Public opinion of Serbia - Hope for change

The local public does not have high opinion of politicians. Over one half of citizens think that none of the politicians deserve their trust. Others trust Slobodan Milosevic and the former NBY Governor Dragoslav Avramovic the most, while almost two thirds of citizens have positive opinion of President Milosevic and only one fifth of Avramovic.

Vesna Bjekic

MON, 17 JAN 2000

PODGORICA, December 31, 1999 - At the end of twentieth century citizens of Serbia are most dissatisfied with their living conditions, political circumstances (especially with the country's international standing) and lack of any prospects. In short, this sums up the results of the latest public opinion poll in Serbia carried out from December 12-19, 1999 (on the territory of Serbia, excluding Kosovo on a sample of 2,039 citizens) by the Centre for Politicological Research and Public Opinion of the Institute for Social Sciences in Belgrade.

Far back in 1966, as much as 95 percent of the citizens of Serbia were satisfied with the country's (SFRY) international position, honesty and behaviour of their fellow-citizens (60 percent), prospects for their personal future as well as future of their children (85 percent), living standards - 67 percent. Now, at the end of the century, the pendulum of public opinion has swung back so that as much as 85 percent of citizens are dissatisfied with the country's international position, 82 percent with the political situation, 79 with economic situation, 72 with republican authorities, 64 with inter-ethnic relations, 79 with future prospects (their own and those of their children), and 58 percent of citizens are dissatisfied with the state of civil rights and freedoms.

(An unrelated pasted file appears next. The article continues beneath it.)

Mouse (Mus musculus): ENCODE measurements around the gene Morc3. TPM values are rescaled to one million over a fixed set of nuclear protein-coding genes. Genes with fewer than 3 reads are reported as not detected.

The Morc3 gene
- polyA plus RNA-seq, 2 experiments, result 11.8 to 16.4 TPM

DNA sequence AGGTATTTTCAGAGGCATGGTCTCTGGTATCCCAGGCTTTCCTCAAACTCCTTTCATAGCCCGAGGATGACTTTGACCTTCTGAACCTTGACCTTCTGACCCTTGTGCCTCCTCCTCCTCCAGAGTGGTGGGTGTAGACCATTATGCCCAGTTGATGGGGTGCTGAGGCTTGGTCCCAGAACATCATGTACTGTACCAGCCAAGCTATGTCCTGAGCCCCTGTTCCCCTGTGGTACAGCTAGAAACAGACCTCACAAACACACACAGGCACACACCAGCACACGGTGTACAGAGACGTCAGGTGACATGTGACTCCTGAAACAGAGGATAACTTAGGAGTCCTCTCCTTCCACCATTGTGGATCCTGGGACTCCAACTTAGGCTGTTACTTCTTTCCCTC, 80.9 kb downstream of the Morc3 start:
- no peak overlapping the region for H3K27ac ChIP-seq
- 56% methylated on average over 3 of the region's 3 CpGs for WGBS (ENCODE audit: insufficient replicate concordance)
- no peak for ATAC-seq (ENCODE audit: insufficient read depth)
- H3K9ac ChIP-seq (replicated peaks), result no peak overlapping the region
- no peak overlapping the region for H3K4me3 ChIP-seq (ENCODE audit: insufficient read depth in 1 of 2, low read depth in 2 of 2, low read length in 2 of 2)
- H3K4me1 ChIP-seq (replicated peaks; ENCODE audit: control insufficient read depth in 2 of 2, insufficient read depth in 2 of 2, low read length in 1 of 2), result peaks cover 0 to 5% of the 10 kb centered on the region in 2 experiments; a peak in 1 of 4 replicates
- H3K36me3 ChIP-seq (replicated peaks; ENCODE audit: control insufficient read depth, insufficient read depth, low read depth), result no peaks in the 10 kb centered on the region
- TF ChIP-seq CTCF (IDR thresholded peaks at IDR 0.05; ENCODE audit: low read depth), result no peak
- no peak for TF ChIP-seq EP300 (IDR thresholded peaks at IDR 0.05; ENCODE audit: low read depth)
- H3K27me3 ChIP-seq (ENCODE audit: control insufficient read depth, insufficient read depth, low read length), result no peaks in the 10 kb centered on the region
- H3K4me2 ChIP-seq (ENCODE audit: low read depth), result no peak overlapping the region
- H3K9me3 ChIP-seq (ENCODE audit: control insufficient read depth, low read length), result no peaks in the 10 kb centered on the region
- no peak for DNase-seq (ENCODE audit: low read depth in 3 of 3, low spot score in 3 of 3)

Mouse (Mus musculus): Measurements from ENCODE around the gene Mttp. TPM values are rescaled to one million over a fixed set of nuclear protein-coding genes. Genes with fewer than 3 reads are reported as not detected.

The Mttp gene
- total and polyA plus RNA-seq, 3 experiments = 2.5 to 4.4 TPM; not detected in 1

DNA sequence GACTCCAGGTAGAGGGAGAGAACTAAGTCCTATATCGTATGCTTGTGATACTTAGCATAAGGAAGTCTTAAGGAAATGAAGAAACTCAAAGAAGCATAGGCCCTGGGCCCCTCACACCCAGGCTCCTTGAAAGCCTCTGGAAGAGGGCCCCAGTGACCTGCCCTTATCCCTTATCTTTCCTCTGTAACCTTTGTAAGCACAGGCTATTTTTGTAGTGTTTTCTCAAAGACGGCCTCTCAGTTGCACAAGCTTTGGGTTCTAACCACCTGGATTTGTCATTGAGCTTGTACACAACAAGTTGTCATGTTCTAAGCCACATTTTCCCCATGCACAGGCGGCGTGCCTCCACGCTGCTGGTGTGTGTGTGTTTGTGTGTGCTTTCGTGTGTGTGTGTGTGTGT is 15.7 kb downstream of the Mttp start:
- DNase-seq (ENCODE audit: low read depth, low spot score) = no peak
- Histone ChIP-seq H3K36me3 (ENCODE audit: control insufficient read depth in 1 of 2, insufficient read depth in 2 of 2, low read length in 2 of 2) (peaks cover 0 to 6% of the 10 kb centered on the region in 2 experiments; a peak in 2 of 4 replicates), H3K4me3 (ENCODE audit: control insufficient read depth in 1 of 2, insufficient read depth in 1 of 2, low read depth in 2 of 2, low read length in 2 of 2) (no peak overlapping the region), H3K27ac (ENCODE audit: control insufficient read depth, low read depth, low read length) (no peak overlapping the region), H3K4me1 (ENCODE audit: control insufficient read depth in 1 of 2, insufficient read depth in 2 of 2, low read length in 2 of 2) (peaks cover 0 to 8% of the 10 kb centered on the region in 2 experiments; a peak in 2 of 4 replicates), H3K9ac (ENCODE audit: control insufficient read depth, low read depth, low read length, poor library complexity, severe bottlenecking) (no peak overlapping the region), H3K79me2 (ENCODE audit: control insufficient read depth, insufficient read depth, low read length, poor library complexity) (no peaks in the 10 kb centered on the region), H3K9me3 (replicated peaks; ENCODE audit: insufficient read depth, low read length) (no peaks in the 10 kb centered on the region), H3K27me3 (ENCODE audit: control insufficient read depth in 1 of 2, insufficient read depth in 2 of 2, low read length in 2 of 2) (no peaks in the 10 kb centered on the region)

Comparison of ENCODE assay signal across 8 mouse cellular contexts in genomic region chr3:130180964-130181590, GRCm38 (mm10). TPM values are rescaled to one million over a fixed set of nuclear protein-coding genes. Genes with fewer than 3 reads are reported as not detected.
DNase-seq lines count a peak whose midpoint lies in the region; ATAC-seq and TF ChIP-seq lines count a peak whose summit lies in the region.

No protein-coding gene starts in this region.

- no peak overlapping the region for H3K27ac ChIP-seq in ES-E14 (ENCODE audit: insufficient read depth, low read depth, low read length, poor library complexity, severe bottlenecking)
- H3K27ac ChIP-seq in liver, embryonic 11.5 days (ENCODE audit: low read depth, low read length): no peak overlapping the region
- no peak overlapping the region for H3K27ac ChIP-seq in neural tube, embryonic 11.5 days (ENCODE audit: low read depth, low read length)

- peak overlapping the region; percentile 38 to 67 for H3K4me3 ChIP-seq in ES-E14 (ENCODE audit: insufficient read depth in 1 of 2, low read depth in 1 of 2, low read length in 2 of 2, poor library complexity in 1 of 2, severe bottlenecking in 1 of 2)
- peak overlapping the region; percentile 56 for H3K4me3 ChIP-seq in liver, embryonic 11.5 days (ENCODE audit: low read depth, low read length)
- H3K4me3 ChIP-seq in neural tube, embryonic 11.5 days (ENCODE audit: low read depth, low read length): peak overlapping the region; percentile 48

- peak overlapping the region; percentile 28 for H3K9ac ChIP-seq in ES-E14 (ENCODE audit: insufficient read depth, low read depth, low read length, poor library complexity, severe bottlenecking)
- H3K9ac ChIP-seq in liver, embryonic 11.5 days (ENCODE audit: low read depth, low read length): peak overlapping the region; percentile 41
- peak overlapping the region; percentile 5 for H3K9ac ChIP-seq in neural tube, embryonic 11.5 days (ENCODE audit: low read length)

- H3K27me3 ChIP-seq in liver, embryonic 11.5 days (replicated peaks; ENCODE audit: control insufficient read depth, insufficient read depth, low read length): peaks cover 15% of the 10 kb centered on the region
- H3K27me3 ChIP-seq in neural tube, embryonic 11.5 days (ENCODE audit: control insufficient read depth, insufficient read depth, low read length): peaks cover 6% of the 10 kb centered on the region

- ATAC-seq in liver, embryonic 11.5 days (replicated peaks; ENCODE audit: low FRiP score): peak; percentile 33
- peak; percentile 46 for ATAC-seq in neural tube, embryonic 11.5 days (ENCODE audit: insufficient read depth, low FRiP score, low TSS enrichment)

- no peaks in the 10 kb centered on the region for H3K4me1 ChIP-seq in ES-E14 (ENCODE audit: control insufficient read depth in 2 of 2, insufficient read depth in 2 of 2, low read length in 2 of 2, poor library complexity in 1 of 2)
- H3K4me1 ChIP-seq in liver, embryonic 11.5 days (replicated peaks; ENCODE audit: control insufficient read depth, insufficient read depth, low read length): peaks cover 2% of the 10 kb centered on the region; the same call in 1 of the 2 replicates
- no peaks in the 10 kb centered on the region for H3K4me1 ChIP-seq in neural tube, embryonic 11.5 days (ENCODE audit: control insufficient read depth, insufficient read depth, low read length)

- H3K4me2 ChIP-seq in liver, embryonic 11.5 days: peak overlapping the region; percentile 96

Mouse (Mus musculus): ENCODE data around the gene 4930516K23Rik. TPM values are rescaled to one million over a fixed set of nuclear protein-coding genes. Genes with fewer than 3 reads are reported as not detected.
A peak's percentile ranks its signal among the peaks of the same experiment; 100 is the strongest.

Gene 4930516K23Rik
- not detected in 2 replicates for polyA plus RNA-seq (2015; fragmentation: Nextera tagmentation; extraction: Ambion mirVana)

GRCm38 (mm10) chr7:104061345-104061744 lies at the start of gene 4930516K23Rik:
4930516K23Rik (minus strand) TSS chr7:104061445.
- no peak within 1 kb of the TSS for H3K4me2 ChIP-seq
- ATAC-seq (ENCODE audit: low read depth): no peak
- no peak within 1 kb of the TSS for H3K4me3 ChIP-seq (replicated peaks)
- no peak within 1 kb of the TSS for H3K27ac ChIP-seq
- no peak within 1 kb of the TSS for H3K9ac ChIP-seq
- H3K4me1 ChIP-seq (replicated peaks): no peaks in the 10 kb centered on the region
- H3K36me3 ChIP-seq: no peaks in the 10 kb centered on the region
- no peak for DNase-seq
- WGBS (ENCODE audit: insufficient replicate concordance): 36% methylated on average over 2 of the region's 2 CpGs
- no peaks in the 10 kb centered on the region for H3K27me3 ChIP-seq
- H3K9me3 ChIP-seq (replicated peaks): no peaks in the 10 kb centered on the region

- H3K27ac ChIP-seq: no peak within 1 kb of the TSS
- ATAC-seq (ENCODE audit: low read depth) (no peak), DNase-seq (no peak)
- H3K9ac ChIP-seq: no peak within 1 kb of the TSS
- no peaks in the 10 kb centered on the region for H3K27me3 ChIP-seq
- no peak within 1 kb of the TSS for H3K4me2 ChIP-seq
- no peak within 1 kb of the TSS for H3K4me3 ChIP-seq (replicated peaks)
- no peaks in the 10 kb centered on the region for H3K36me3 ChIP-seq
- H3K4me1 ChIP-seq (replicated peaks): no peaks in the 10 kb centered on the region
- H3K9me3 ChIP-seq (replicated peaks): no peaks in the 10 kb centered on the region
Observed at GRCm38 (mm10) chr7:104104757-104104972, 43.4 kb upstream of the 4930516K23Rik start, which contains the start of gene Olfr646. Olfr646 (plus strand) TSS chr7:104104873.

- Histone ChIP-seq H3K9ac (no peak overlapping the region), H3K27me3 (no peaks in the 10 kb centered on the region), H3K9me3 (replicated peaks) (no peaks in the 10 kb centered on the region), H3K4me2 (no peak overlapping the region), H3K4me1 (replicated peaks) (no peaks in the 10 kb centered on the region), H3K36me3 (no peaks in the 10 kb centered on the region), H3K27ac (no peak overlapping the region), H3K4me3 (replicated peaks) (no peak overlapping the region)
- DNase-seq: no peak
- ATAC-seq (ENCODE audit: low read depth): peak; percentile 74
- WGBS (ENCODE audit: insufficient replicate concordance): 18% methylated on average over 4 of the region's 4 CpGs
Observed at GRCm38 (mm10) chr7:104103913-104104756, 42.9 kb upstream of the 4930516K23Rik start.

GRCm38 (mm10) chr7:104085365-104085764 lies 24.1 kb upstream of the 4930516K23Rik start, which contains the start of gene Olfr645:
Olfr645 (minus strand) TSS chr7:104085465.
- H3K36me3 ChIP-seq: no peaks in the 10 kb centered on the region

According to the findings of the public opinion survey, the dissatisfaction with the international position of Serbia is widespread: only five percent of citizens are satisfied with Serbia's position, and as many as 85 percent are not. It is interesting to note that there are no great differences between respondents with regard to their nationality, profession or age. Even sympathisers of the parties from the ruling coalition are dissatisfied with the international standing of their country (57 percent of interviewed SPS followers expressed dissatisfaction and only 24 percent were satisfied, while among the Radicals 85 were dissatisfied and 12 satisfied).